Medication Errors Led to Disastrous Outcomes
Julie Thao was licensed by the Wisconsin board of nursing as a nurse and worked in the birth unit at St Mary’s Hospital in Madison. She made a medication error when delivering care to a patient who was scheduled for labor induction by administering the wrong medication that was not prescribed. The 16-year-old Jasmine Gant delivered through cesarean section after suffering a cardiac attack and could not be rescued and this led to Thao losing her job and being charged with patient negligence (Treiber & Jones 2018). Kimberly Hiatt was also a registered nurse who did a medication error by administering an overdose of calcium chloride to an infant who had a heart problem. The baby died after 5 days and this led Kimberly to lose her job and could be hired anywhere else and this made her to commit suicide.
According to the two cases, healthcare professionals should learn that when a medication error occurs can have serious effects on patients’ health and well-being. Healthcare professionals should be very careful when administering medications to their patients to avoid such incidents (Cadwell & Hohenhaus 2011). They should avoid situations that inhibit delivery of safe and high-quality patient care such as attending to patients when they are fatigued to avoid making harmful errors.
The principle of beneficence and virtue of benevolence could have been applied by ensuring that the patients were given the correct medication according to their prescription to avoid hurting them. The hospital administration acted legally by making the nurses to be accountable for their actions, but the decisions were not ethical, it was not established that the nurses had the moral intent to make the errors.
Colleagues could have given them support by finding a quiet environment for them and let them relax. After creating a quiet place for them they would get an opportunity to ask questions which are open-ended and be more informed about the errors. Also, they could have given moral support through a show of compassion, sympathy, love, and truth-telling to help them cope with the impact of causing injury and death respectively.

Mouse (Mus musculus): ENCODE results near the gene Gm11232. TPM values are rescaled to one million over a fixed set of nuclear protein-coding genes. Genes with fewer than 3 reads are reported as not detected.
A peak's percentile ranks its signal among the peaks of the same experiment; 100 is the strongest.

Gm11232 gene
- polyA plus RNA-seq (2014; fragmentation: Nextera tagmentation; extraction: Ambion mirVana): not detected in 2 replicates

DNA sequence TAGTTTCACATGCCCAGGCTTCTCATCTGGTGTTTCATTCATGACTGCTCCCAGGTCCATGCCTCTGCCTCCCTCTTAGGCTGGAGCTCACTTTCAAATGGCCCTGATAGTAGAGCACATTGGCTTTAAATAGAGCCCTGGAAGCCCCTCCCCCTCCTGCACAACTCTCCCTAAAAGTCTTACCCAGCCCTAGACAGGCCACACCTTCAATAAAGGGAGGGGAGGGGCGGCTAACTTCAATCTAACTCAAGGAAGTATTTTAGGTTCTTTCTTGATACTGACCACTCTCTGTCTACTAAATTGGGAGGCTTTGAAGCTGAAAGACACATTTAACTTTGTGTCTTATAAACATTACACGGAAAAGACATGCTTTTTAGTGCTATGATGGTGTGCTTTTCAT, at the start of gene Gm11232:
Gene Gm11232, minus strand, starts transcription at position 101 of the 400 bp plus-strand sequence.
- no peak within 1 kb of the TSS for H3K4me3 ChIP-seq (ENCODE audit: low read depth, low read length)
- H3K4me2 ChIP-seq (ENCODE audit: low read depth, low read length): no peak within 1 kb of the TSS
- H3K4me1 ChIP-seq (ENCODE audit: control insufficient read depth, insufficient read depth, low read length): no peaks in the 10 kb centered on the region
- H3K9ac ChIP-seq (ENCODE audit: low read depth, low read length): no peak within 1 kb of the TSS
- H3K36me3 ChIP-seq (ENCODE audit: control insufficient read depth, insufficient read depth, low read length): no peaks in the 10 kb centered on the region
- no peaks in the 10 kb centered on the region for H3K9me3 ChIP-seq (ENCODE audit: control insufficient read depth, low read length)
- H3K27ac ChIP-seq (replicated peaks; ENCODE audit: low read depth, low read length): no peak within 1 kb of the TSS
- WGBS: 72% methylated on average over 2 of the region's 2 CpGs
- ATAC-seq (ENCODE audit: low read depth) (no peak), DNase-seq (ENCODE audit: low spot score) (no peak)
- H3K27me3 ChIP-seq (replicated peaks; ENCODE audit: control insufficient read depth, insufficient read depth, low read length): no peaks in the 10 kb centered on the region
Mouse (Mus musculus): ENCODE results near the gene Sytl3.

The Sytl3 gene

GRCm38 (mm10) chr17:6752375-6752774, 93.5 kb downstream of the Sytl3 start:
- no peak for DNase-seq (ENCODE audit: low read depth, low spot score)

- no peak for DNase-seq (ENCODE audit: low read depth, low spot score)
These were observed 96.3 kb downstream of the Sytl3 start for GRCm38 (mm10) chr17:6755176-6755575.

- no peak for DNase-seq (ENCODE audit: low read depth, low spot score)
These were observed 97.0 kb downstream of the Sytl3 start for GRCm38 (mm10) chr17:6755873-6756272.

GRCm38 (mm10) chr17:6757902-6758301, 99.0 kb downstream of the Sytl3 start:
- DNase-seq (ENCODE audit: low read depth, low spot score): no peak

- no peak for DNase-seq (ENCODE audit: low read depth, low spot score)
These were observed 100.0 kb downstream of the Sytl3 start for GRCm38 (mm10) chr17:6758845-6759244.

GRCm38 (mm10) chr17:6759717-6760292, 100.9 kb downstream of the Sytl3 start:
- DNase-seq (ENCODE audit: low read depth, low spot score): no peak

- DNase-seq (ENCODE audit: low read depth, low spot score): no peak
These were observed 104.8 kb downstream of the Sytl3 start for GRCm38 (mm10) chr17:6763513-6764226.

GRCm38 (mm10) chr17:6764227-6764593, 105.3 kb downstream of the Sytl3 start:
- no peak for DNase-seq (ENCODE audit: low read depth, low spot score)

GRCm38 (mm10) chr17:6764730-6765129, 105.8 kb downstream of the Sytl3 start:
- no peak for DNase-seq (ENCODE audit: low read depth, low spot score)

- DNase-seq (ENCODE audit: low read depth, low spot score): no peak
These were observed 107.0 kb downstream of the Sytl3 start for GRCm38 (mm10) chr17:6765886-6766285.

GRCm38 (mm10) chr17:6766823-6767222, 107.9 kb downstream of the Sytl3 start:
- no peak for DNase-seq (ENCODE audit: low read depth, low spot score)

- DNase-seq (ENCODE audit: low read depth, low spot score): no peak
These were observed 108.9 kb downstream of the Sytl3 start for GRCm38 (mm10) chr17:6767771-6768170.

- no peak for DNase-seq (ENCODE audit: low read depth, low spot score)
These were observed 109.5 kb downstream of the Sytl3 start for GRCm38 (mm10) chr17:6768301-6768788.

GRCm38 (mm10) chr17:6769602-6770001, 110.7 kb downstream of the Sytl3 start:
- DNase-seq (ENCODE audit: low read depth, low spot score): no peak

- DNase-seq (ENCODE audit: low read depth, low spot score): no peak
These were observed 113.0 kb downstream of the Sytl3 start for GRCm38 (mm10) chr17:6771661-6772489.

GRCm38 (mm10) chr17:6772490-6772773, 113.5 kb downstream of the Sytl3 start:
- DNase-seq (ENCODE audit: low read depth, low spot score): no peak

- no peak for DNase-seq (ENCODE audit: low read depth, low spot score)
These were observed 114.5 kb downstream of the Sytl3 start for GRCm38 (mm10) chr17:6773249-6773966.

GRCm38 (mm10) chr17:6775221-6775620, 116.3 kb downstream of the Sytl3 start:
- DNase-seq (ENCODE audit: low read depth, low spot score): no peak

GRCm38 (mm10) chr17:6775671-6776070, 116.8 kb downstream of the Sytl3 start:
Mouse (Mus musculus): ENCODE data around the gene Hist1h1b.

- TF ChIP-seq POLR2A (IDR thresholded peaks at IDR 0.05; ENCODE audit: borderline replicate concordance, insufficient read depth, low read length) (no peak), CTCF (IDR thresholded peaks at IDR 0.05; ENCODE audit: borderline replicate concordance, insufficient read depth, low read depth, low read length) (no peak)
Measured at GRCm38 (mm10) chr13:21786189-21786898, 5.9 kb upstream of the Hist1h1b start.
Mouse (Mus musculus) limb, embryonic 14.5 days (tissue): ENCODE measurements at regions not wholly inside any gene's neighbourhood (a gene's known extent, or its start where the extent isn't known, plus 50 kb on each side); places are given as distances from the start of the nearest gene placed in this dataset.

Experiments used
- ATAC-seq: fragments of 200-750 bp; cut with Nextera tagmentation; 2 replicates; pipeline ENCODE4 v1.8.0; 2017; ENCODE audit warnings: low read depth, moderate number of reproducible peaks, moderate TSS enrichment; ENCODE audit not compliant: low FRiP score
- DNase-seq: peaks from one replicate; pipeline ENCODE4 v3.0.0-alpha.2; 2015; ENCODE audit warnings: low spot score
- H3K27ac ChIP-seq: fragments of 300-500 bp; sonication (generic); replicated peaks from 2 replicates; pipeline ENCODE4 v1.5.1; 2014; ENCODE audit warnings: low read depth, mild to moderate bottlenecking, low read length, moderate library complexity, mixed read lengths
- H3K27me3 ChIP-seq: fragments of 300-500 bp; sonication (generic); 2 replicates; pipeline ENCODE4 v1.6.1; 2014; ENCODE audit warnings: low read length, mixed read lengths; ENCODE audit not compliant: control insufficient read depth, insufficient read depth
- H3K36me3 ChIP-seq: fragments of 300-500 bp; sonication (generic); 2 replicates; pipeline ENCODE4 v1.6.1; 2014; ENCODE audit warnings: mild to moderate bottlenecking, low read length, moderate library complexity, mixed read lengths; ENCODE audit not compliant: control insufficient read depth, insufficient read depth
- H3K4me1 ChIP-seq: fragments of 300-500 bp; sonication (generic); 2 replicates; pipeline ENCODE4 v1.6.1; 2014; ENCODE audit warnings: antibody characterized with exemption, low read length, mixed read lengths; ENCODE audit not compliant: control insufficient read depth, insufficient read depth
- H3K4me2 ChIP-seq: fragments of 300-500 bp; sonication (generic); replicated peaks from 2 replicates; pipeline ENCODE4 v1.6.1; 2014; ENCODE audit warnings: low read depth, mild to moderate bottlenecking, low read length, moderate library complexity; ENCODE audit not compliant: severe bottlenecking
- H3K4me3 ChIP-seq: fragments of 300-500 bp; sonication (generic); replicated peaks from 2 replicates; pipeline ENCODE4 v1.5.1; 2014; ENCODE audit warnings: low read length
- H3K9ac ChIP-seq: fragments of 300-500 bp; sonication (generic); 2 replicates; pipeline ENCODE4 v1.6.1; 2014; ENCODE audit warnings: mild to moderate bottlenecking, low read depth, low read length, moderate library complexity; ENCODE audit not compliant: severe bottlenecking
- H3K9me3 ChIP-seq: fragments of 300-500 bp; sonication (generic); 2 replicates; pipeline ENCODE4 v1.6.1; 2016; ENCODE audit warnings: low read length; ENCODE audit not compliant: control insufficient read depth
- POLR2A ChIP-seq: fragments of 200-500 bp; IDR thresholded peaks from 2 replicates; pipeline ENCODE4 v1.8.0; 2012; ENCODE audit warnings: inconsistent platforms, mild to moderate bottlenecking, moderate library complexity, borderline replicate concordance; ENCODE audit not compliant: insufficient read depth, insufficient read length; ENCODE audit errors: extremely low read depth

Telling others how you feel about the situation can be very helpful to navigate through the whole process. Seeking support from family and friends who understands your pain can assist to go through the process (Ozeke et al., 2019). If one struggles with emotions elicited by the event, it is necessary to seek help from a health care professional to assist in developing coping skills. Also, seeking help is not a sign of weakness but it is a sign of strength.
Cadwell, S. M., & Hohenhaus, S. M. (2011). Medication errors and secondary victims. Journal of Emergency Nursing, 37(6), 562-563. https://doi.org/10.1016/j.jen.2011.07.010
Ozeke, O., Ozeke, V., Coskun, O., & Budakoglu, I. I. (2019). Second victims in health care: current perspectives. Advances in Medical Education and Practice, 10, 593. https://doi.org/10.2147/AMEP.S185912
Treiber, L. A., & Jones, J. H. (2018). Making an infusion error. Journal of Infusion Nursing, 41(3), 156-163. https://doi.org/10.1097/NAN.0000000000000273
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